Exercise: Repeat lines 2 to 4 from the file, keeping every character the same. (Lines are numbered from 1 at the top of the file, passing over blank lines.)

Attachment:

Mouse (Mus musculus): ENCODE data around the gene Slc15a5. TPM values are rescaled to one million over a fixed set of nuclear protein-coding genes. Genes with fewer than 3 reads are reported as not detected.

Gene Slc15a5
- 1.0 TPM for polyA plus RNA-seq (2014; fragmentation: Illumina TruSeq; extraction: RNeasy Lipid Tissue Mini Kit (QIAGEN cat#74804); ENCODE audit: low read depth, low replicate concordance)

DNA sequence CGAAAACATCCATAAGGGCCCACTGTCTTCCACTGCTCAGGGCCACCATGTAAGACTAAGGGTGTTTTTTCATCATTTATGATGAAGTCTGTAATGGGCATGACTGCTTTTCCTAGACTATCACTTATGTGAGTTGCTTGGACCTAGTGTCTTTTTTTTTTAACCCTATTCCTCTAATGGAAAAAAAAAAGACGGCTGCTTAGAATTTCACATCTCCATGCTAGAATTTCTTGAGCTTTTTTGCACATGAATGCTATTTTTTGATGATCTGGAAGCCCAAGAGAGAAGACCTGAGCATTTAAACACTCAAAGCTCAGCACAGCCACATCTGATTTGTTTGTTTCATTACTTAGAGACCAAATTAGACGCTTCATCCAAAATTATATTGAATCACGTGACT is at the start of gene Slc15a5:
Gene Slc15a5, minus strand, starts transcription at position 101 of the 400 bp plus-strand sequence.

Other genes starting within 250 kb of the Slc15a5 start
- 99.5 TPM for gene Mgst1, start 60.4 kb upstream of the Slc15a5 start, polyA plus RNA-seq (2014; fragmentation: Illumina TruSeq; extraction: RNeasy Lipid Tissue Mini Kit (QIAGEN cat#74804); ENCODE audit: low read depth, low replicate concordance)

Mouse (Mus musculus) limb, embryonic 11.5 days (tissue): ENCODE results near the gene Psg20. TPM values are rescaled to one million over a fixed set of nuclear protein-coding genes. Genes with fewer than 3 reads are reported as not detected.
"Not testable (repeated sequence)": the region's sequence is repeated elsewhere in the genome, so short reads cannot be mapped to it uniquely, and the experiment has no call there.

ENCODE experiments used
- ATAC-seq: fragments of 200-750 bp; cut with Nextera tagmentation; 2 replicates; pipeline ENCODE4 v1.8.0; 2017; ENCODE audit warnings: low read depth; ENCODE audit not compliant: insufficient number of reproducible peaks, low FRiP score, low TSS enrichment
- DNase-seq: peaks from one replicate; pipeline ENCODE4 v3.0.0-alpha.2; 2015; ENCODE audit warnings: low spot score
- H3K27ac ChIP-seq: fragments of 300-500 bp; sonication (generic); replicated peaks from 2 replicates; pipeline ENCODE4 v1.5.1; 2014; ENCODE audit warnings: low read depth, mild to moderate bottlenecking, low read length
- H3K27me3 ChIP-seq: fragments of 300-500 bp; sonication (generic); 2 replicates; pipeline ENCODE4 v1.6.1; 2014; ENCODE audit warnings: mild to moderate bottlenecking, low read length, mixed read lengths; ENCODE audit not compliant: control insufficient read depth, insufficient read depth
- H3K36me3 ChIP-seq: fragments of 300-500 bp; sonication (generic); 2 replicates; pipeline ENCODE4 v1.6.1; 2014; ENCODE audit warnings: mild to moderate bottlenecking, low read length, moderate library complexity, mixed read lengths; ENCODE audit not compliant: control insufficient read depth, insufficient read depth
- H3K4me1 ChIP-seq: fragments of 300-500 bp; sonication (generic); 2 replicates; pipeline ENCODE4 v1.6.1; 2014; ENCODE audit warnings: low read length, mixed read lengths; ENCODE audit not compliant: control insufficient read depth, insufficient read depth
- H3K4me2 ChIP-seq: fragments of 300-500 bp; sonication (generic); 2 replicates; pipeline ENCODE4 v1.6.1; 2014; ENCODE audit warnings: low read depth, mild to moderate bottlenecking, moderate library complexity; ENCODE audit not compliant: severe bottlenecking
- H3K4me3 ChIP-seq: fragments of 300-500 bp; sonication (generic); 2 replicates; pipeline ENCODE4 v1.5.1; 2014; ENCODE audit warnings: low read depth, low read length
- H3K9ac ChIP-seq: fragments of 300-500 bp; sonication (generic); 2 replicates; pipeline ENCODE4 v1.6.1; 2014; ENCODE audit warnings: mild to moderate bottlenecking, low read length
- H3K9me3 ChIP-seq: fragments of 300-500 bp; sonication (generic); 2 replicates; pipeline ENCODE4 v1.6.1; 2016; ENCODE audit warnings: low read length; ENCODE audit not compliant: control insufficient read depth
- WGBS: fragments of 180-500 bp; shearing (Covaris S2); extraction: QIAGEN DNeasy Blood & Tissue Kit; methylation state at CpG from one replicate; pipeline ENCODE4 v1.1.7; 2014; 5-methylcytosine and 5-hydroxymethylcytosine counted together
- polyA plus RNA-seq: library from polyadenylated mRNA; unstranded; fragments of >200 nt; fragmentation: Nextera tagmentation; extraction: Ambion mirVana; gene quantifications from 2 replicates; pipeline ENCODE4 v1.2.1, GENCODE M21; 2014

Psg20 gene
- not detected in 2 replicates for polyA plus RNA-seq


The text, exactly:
Gene Slc15a5
- 1.0 TPM for polyA plus RNA-seq (2014; fragmentation: Illumina TruSeq; extraction: RNeasy Lipid Tissue Mini Kit (QIAGEN cat#74804); ENCODE audit: low read depth, low replicate concordance)

DNA sequence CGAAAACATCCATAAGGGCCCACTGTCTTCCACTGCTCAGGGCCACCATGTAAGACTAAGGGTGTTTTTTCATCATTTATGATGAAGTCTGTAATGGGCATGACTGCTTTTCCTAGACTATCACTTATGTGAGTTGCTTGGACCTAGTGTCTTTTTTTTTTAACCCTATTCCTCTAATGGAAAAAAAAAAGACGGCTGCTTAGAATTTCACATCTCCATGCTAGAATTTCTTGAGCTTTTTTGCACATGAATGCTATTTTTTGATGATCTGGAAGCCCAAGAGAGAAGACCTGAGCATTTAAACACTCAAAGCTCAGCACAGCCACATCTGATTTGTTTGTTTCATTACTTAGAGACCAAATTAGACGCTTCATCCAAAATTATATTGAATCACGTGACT is at the start of gene Slc15a5: